Arthroscopic and Open Biceps Tenodesis Distal to the Intertubercular Groove

Abstract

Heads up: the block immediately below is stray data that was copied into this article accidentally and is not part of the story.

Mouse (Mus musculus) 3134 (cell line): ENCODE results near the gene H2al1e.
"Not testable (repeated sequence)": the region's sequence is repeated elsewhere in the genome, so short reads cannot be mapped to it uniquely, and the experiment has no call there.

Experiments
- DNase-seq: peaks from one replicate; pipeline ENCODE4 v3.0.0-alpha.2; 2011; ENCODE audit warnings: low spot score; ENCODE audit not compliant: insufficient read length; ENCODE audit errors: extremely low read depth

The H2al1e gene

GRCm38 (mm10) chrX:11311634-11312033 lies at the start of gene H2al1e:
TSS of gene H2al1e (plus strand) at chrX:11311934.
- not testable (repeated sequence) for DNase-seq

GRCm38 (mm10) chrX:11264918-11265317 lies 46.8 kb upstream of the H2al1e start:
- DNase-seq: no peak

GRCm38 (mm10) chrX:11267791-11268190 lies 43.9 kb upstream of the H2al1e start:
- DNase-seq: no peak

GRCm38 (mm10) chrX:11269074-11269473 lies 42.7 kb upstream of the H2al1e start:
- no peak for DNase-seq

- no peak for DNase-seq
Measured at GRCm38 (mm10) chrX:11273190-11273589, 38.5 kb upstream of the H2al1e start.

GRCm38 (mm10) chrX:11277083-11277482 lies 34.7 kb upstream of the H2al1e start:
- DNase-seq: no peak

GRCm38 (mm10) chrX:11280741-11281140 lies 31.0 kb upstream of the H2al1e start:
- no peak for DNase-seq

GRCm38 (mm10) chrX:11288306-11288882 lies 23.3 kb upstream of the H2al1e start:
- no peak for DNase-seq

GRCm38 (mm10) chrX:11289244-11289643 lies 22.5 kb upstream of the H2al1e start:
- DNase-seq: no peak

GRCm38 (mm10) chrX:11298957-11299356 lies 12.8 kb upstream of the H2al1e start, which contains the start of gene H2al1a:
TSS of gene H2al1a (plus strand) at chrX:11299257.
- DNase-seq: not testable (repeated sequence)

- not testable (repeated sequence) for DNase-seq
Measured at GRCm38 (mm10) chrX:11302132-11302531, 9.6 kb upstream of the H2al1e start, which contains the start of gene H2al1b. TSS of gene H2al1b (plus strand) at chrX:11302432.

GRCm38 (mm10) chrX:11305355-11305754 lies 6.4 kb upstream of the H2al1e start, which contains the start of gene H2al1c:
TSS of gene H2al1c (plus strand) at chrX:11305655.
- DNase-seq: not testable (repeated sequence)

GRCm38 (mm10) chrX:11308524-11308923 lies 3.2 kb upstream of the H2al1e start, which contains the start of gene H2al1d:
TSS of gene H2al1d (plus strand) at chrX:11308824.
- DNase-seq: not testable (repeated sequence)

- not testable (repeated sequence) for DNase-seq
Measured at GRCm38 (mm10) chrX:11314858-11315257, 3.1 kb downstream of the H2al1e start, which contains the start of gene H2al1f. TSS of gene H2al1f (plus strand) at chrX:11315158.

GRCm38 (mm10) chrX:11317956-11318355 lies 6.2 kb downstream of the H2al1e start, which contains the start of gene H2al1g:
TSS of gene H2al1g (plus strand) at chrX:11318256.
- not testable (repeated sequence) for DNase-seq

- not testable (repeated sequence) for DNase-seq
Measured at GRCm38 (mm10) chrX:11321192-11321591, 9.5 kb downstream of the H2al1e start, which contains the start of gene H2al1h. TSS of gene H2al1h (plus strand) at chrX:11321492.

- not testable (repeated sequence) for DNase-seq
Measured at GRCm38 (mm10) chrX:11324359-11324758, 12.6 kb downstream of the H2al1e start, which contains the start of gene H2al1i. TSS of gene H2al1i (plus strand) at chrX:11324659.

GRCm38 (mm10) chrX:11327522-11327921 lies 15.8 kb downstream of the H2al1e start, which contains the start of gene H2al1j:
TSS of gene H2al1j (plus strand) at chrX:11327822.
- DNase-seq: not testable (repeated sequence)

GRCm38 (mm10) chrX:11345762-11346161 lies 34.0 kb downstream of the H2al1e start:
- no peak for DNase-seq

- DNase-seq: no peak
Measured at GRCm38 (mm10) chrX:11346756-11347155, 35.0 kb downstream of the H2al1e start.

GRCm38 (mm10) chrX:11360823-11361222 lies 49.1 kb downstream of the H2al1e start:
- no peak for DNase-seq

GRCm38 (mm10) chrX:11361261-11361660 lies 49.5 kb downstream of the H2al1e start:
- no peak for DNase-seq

Tendinitis of the long head of the biceps tendon is a common and debilitating condition of the shoulder. Arthroscopic techniques of tenodesis originally secured the tendon at a location proximal to the intertubercular groove in the head of the humerus. Although this eliminates the intra-articular portion of the long head of the biceps tendon as a potential generator of pain, it does not address the portion of the tendon that lies within the intertubercular groove. Recent evidence suggests that failure to address this portion of the tendon may predispose to continued pain and clinical failure of the surgical attempt to eliminate it. We present two surgical techniques for tenodesis of the long head of the biceps tendon distal to the intertubercular groove, one for arthroscopic and the other for open tenodesis. The video presentation accompanying this paper details the relevant anatomy, surgical approaches, and technical pearls for each of these techniques.

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